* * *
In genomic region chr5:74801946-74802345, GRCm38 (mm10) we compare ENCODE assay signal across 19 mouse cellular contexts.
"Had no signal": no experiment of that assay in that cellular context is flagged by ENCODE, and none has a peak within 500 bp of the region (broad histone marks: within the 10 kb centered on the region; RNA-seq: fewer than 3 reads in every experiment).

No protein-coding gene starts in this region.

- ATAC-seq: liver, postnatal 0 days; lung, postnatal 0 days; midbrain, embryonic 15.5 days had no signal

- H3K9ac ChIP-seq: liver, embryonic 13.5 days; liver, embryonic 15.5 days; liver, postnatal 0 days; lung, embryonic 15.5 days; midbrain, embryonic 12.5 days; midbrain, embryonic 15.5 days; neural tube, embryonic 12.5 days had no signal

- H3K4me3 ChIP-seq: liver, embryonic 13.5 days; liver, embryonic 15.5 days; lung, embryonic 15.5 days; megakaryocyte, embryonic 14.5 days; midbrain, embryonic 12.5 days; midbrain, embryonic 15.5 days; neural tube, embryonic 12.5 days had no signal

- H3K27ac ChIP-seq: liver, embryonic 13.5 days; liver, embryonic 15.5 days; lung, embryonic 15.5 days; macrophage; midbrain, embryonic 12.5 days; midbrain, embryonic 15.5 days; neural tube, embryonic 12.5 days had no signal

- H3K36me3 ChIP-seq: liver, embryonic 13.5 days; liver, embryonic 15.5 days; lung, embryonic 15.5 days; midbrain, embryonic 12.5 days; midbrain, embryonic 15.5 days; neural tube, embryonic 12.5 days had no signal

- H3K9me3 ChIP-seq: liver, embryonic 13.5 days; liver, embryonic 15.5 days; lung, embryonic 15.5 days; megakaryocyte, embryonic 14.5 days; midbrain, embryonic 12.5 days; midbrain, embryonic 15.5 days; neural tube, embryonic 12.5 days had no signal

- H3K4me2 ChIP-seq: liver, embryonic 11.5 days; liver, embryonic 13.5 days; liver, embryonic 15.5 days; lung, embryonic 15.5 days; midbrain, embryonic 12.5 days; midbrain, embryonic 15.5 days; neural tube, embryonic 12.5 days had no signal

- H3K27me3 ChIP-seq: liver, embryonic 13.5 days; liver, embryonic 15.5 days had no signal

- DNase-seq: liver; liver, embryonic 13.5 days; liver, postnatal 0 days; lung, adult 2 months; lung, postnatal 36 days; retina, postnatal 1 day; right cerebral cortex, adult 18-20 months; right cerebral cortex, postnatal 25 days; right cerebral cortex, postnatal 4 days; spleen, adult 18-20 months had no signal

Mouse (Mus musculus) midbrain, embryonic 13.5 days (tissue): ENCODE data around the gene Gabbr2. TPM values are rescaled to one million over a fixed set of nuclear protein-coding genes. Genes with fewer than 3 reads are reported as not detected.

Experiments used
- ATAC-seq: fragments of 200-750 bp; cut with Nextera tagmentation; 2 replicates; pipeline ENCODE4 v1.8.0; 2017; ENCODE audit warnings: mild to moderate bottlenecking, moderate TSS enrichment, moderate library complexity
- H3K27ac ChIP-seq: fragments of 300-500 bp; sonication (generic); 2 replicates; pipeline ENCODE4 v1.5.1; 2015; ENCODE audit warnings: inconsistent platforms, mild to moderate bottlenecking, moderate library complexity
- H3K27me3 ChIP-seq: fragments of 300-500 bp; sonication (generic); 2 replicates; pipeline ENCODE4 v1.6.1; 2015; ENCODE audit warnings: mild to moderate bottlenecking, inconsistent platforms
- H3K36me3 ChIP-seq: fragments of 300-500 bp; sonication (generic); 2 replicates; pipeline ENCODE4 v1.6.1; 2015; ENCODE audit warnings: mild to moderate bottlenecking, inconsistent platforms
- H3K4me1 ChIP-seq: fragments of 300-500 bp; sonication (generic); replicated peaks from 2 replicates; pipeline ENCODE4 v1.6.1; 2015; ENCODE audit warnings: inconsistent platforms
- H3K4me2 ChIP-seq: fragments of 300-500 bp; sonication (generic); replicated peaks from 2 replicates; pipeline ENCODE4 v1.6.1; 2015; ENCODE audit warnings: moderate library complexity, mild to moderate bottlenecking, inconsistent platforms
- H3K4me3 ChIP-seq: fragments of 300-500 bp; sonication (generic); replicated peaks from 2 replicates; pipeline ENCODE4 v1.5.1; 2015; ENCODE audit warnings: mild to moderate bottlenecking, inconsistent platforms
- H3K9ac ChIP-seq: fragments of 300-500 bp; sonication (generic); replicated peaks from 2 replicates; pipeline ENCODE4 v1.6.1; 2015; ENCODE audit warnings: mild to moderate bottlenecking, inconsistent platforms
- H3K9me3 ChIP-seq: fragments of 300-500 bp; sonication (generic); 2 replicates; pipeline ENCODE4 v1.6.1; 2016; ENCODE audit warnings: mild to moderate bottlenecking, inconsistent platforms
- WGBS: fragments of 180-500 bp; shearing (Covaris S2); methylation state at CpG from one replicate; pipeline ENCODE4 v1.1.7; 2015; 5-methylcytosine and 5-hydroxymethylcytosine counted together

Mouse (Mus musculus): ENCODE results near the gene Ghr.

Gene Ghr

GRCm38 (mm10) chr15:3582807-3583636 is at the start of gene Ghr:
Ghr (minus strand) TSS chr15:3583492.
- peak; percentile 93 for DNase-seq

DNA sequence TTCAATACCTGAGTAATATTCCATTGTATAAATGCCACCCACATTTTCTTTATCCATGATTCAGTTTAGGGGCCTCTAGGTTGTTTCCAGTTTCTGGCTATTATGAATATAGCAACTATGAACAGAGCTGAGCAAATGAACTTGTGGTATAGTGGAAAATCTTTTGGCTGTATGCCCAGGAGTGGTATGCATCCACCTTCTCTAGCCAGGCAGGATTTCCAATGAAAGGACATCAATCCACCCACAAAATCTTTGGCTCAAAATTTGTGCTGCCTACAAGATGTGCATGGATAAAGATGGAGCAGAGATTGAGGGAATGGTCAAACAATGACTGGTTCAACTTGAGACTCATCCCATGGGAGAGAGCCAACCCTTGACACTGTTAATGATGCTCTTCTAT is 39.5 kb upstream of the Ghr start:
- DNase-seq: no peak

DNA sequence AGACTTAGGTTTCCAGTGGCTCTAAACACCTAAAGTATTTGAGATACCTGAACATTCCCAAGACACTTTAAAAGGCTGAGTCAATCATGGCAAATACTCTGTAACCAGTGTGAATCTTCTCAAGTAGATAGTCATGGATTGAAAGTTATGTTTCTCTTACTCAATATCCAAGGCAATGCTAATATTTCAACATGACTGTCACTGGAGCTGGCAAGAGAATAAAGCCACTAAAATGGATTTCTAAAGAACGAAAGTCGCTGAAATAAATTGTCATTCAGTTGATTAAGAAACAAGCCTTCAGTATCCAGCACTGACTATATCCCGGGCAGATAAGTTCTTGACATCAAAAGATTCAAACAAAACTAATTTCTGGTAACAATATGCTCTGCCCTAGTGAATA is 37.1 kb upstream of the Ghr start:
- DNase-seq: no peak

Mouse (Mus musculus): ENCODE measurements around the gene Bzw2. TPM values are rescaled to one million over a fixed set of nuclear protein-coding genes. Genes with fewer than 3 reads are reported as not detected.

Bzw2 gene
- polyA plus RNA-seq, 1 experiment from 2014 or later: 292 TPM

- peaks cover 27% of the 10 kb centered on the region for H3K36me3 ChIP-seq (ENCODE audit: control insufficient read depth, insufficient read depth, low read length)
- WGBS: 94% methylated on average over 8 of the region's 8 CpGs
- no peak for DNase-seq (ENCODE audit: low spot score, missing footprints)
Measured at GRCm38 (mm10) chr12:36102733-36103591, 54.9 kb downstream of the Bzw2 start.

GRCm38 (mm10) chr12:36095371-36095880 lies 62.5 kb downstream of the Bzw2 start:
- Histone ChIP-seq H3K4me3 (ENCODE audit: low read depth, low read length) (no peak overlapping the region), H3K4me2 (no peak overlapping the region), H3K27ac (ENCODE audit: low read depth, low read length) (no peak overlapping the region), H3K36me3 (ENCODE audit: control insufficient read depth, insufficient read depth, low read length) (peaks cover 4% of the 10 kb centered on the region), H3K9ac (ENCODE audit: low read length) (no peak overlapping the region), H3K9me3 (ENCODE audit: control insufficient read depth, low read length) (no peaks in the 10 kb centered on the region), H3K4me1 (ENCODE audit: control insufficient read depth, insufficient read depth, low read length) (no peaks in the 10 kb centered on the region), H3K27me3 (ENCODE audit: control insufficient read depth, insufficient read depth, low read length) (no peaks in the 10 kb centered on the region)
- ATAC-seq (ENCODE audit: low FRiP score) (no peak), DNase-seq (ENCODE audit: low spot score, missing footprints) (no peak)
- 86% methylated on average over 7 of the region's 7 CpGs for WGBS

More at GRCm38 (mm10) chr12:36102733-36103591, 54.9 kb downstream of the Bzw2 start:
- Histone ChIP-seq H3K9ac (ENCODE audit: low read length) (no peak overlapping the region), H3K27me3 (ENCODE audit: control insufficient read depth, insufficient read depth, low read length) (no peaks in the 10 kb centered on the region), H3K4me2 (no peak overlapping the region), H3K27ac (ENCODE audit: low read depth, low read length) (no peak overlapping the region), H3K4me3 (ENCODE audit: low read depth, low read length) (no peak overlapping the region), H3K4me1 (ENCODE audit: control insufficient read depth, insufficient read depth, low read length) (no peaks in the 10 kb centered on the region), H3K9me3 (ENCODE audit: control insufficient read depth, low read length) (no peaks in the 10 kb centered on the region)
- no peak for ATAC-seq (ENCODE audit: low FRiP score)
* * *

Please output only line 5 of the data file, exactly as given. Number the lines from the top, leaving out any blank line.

- H3K9ac ChIP-seq: liver, embryonic 13.5 days; liver, embryonic 15.5 days; liver, postnatal 0 days; lung, embryonic 15.5 days; midbrain, embryonic 12.5 days; midbrain, embryonic 15.5 days; neural tube, embryonic 12.5 days had no signal